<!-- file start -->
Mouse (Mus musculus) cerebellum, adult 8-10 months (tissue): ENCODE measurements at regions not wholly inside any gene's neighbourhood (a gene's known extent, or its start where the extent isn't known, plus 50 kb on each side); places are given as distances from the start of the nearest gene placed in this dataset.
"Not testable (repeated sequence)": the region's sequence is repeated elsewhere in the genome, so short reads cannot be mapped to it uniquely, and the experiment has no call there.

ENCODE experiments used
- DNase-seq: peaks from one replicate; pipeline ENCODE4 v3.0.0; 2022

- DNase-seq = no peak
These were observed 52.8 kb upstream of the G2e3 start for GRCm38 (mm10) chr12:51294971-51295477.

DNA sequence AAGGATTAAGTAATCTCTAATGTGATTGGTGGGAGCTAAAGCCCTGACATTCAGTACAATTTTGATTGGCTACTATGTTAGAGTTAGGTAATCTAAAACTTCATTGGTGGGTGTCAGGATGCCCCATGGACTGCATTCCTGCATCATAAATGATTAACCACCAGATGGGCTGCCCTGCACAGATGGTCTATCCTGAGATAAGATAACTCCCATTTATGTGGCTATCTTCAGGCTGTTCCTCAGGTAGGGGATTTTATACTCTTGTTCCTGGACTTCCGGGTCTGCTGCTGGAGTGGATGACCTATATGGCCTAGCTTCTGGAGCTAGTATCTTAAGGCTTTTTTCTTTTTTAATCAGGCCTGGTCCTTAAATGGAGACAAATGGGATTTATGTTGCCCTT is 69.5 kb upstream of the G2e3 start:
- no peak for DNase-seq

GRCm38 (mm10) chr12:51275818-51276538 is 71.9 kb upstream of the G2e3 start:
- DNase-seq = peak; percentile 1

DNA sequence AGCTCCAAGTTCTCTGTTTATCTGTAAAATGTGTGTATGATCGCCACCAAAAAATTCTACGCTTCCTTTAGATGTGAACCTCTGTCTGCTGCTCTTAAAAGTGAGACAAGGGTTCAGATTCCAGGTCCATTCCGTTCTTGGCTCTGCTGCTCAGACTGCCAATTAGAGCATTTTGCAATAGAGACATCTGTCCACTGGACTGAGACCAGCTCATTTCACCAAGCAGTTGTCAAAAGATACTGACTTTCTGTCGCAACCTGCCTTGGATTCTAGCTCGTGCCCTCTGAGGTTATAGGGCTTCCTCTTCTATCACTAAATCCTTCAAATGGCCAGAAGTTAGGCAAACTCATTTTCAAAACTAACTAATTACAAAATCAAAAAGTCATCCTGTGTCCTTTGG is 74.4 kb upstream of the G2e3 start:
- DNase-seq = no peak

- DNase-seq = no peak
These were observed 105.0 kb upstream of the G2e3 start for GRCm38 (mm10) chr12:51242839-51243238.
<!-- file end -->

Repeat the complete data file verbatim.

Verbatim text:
Mouse (Mus musculus) cerebellum, adult 8-10 months (tissue): ENCODE measurements at regions not wholly inside any gene's neighbourhood (a gene's known extent, or its start where the extent isn't known, plus 50 kb on each side); places are given as distances from the start of the nearest gene placed in this dataset.
"Not testable (repeated sequence)": the region's sequence is repeated elsewhere in the genome, so short reads cannot be mapped to it uniquely, and the experiment has no call there.

ENCODE experiments used
- DNase-seq: peaks from one replicate; pipeline ENCODE4 v3.0.0; 2022

- DNase-seq = no peak
These were observed 52.8 kb upstream of the G2e3 start for GRCm38 (mm10) chr12:51294971-51295477.

DNA sequence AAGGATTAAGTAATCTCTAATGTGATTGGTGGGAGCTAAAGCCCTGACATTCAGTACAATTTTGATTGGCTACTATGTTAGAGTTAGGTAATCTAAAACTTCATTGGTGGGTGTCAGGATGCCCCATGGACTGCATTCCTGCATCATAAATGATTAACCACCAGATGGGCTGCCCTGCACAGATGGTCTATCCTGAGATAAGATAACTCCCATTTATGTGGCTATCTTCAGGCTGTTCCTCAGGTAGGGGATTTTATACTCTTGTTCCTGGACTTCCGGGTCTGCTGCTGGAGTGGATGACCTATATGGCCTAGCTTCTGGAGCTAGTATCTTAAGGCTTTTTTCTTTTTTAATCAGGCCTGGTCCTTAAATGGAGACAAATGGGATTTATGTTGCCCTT is 69.5 kb upstream of the G2e3 start:
- no peak for DNase-seq

GRCm38 (mm10) chr12:51275818-51276538 is 71.9 kb upstream of the G2e3 start:
- DNase-seq = peak; percentile 1

DNA sequence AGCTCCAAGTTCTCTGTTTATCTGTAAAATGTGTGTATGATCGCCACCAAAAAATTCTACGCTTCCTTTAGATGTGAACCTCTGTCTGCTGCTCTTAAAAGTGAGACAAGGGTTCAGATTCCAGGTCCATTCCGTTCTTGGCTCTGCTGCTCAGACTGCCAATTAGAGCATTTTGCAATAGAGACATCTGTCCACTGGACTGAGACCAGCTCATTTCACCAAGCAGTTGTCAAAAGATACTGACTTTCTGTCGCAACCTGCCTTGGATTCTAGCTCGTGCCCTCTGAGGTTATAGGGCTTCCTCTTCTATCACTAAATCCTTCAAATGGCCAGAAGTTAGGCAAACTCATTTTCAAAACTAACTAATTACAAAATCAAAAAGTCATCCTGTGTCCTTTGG is 74.4 kb upstream of the G2e3 start:
- DNase-seq = no peak

- DNase-seq = no peak
These were observed 105.0 kb upstream of the G2e3 start for GRCm38 (mm10) chr12:51242839-51243238.